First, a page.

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Running your first digital peer support campaign as a mental health professional?

Yes, I'm with you.

Fusing profession, passion and business? Be ready to learn!

Here's some business oriented thoughts based on my experience. You are going to need to become jack of a few extra trades!

- Mental health savvy (your training is perfect)

- Website widget wrangler

- SEO student

- Vlogger blogger #er

- PR pirouetter

- Project, funding & money wizard manager

- Passion ➡️ pragmatism router!

Setting up? It took weeks to get the website designed and content ready for launch (don't forget how to get it rendering out well enough on mobile), a year to get traction in the relevant scene (professional lived experience in mental health), and another year for messaging (anti-stigma) to embed, so the campaign and provision was understood as a go-to ally and symbol of some power.

Working volunatarily and off your passion like me? Good! But know this will take you even further into hour-devotion outside your normal routine, be aware of having time out from the business-love magnet that it can become. These things build to an inspiring and compelling gravitational pull on your time, so, find what makes you tick outside of work. Also, be prepared to not be able to develop everything you want to yet due to funding, but don't be disconsolate either, your 2020 vision will apear if you keep your head down and stay with the primary task of making the basics good. People will grow to know and support you over time. Also, a PayPal donation button or crowdfunding platform helps.

I have a background in PR, years ago before I trained as a clinical psychologist, this has been invaluable in understanding the importance of getting your message out there and the effectiveness of simply sustaining it (simple is as simple does when you're limited on funds, and social media is free and not to be underestimated); get your key messages and logo clear and repeat. Working social media is just that, it's work, it takes time across bazillion platforms and is an important part of the job (those in generation a-letter-at-the-end-of-the-alphabet are pointing/laughing at 70's me that this isn't obviously obvious - thats fine, I take my pre-internet childhood years on the chin. Gaming for us was using a joystick very fast. If you don't know what a joystick is, I urge caution in googling it without also putting 'Daly Thomspson Decathlon' in the mix...although I hope that's ok too).


The most important thing when you have hit your heart's desire in what you want to do, is to find your allies. Find those who will cheerlead you from the sidelines and commisorate with you when you've had an SEO fail that neither of you really understand.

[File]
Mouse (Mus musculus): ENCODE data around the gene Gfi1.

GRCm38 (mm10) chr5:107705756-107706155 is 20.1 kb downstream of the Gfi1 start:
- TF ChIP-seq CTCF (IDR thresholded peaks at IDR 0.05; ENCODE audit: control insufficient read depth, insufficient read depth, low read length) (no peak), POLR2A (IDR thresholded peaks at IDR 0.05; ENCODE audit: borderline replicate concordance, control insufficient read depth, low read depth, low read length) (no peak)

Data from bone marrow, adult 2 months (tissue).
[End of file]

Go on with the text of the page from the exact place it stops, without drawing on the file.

Central and of greatest importance is those you are offering the peer support to. Regardless of the fancy digital surroundings (although my home grown efforts in web design are rather more comparable to a slightly weedy, but blooming garden tended with love) what matters is your connection and engagement, your compassion and warrior building, your leadership on behalf of voices that are more nervous and need a helping start. Be engaged with what resonates for you, if you have similar motivations and experiences it really helps.


That's the passion-fueller right there, don't be afraid to choose a cause that is close to your heart and moves you. What your peers want is to feel joined, less alone, a part of something, a sense of belonging. You're building a peer support forum, let it be with peers in some aspect of your life. Lead as you feel and mean to go on. Walk the talk. Your credibility is in your authenticity and it will give you staying power (including during the minutiae of irritating SEO failures and so forth). My attachment theory head could write an essay on this, but I'll spare you. Simply put, all of us need to feel safe in order to grow and flourish, when you provide feelings of safety through a compassionate meeting of minds, because you understand each other, you can walk a million miles together in exploration no matter how hard the terrain.

Next is how you link out and build bridges to the pillars of the scene you want to influence. It could be about relationship building in the context of things that can feel difficult to talk about ( as in destigmatising mental health in the mental health professions), especially if you're in activist stance. But know this, wider change is much more likely to happen when you can connect with all stakeholders in the system around your peers, from the top to the bottom of any heirarchies and right around the middle. Your most important key stakeholders are actually those who are in that scene and don't get it. So, allies first, then 'grade' how you bridge out by the extent to which stakeholders are open to your concept, then work on projects alongside them. The groundswell that you'll start creating from your first authentic steps with allies, will help you by the time you meet your version of Darth Vader. And meet him you must.

Last and not least, you will need a good kettle, a decent brew, and a pet really helps. I'm a Jack Russell owning Yorkshire Tea drinker myself...oh!...does that count as product placement?!

*Picks up phone to check out


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